4. The center marking assemblage of claim 1, wherein the diameter of the cylindrical lower end of each second quill is closely fitted to a dimension selected from the group of alphabetically lettered drill bit sizes.
5. The center marking assemblage of claim 1, wherein the diameter of the cylindrical lower end of each second quill is closely fitted to a dimension selected from the group of numbered drill bit sizes.
6. The center marking assemblage of claim 1, wherein the diameter of the cylindrical lower end of each second quill is closely fitted to a dimension selected from the group of English drill bit sizes.
7. The center marking assemblage of claim 1, wherein the diameter of the cylindrical lower end of each second quill is closely fitted to a dimension selected from the group of metric drill bit sizes.
8. The center marking assemblage of claim 6, wherein each alphabetically lettered drill bit size is selected from the group of sizes A through Z.
9. The center marking assemblage of claim 7 wherein each numbered drill bit size is selected from the group of sizes 1 through 25.
10. The center marking assemblage of claim 8 wherein each English drill bit size is selected from the group of sizes {fraction (3/16)}″, ″, {fraction (5/16)}″, ⅜″, {fraction (7/16)}″, ″, {fraction (9/16)}″, ⅝″, {fraction (11/16)}″, ″, {fraction (13/16)}″, ⅞″, {fraction (15/16)}″, and 1″.
11. The center marking assemblage of claim 9 wherein each metric drill bit size is selected from the group of sizes 5 mm through 25 mm.
Description
FIELD OF THE INVENTION

The instant invention relates to template guided drilling. More particularly, the invention relates to apparatus adapted for assisting of machinists in utilizing drilling templates.

BACKGROUND OF THE INVENTION

Drilling templates are commonly serve dual functions of drill site location and tactile/visual assistance in drill bit selection. Where, for example, a drilling template prescribes a square four inch on center pattern of diagonally paired ⅜″ and ″ holes, such template will commonly comprise a flat aluminum sheet having holes positioned and sized identically with the holes to be drilled. Such an aluminum sheet template efficiently facilitates tactile/visual selection of the ″ and a ⅜″ drill bits needed for drilling. In selecting the drill bits, the operator of the template simply slides a candidate drill bit through one of the template holes to assure that the bit is of the proper gauge. If such bit will not slide through the hole in the template, the bit is immediately identified as too large. Conversely, if the candidate bit fails to closely fill the hole in the template, such bit is identified as being too small.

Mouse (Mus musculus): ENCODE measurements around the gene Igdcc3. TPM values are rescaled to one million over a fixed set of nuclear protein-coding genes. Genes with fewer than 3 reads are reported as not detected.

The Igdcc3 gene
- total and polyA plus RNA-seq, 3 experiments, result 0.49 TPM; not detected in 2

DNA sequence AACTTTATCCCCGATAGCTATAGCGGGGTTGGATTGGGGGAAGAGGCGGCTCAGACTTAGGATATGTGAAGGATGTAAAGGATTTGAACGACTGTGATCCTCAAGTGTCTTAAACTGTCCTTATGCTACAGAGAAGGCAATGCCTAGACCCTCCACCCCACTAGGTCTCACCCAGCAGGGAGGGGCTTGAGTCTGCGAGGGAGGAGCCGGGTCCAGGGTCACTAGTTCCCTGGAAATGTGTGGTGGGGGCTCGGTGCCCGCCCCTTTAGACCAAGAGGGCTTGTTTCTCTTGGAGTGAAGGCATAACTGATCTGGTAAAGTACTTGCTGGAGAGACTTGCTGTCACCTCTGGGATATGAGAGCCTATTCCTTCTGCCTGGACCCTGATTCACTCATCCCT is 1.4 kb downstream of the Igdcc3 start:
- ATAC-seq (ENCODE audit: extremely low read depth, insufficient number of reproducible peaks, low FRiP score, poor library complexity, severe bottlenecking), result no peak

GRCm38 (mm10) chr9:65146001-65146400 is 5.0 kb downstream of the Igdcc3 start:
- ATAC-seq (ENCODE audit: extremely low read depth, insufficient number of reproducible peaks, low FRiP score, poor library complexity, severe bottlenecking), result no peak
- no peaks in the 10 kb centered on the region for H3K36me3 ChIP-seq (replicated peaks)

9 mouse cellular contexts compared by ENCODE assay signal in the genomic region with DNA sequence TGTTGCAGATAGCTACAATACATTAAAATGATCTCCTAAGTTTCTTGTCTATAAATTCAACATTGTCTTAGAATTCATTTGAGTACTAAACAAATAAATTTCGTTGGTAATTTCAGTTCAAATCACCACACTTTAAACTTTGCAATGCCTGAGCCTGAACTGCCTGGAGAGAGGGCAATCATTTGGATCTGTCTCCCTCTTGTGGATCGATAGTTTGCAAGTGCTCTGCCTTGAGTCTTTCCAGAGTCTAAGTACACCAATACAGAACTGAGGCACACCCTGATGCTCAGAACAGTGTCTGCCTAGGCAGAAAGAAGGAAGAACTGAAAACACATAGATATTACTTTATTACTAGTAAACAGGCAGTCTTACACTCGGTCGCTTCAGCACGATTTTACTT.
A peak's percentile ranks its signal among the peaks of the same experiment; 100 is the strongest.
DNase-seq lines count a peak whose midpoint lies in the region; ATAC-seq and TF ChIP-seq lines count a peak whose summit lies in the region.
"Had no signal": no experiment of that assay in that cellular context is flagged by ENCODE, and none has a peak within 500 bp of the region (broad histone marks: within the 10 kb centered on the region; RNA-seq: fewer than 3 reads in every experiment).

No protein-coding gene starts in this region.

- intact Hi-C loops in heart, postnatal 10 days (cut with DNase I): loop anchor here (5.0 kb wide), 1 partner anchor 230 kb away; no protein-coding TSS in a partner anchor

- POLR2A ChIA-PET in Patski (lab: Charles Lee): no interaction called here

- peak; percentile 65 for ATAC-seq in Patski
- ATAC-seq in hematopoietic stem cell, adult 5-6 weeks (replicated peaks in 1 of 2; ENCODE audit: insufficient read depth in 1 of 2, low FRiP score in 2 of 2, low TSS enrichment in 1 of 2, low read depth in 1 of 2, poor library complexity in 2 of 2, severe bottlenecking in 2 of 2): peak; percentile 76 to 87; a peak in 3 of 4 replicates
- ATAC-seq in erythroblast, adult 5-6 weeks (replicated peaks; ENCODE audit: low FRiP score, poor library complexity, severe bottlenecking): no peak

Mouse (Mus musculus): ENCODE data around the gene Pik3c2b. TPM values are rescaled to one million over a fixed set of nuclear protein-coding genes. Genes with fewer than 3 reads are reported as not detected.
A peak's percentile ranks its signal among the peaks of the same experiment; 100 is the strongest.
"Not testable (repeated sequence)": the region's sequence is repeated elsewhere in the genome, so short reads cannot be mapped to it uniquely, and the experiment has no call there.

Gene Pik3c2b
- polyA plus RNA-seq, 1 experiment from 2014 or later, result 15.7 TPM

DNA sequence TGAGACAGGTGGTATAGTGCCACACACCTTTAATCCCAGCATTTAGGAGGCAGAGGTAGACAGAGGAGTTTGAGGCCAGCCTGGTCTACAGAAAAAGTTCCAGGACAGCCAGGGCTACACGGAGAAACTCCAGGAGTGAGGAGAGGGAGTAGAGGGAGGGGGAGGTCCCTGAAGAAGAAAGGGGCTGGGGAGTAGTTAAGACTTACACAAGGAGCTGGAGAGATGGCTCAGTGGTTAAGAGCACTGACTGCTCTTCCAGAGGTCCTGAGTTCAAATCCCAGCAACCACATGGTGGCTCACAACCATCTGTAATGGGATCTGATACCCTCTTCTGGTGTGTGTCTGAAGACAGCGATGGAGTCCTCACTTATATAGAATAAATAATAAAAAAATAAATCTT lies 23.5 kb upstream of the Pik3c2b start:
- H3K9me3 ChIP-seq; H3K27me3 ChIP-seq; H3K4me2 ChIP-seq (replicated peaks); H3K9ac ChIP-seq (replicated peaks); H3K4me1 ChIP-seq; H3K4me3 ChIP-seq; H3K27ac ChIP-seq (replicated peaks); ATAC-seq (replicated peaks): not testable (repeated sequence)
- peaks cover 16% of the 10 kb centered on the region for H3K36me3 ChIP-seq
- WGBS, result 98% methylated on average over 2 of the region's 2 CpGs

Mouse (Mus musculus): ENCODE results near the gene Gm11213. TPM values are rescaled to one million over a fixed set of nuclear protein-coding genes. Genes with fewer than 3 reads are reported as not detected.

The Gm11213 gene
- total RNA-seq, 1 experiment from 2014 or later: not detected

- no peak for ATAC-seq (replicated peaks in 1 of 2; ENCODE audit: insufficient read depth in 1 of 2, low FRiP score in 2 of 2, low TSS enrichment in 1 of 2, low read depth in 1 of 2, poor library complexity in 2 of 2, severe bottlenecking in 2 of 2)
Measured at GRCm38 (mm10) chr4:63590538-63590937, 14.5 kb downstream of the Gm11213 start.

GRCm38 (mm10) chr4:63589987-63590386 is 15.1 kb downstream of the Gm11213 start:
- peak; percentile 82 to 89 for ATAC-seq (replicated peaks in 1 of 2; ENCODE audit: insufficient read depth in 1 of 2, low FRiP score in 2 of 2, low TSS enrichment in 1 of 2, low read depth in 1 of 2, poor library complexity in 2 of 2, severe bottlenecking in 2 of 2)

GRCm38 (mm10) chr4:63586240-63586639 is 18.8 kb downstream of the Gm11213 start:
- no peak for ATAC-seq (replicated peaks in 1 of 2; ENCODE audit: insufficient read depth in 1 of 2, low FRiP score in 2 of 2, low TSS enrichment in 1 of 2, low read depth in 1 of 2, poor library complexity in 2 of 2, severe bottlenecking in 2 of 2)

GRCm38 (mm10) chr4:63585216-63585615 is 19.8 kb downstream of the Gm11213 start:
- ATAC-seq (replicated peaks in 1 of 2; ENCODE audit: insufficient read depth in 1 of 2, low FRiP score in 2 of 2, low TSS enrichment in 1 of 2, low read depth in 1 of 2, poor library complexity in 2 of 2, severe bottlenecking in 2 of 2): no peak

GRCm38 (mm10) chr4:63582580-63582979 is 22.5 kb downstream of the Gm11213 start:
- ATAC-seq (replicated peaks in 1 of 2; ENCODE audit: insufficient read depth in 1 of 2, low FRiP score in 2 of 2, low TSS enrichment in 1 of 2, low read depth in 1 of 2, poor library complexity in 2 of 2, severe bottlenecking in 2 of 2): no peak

The exemplary drilling template less efficiently locates the prescribed drilling sites upon the surface to be drilled. Upon placement of such drilling template over such surface, the four drilling sites are known to be at the centers of the four holes of the template. However, the exact locations of the centers are not immediately identified. A skilled machinist may be able to closely approximate the center of each hole utilizing a scratch awl to indent the drilling sites. However, in many applications, the tolerance for inaccuracy in drill site location is beyond the marking capability of a machinist. The instant inventive kit or assemblage assists drilling template operators in performing such drilling site locating function by providing a quill and stylus scribing instrument; the instrument having a plurality of interchangeable scribing point centering guides; such guides matching common gauges of drill bits.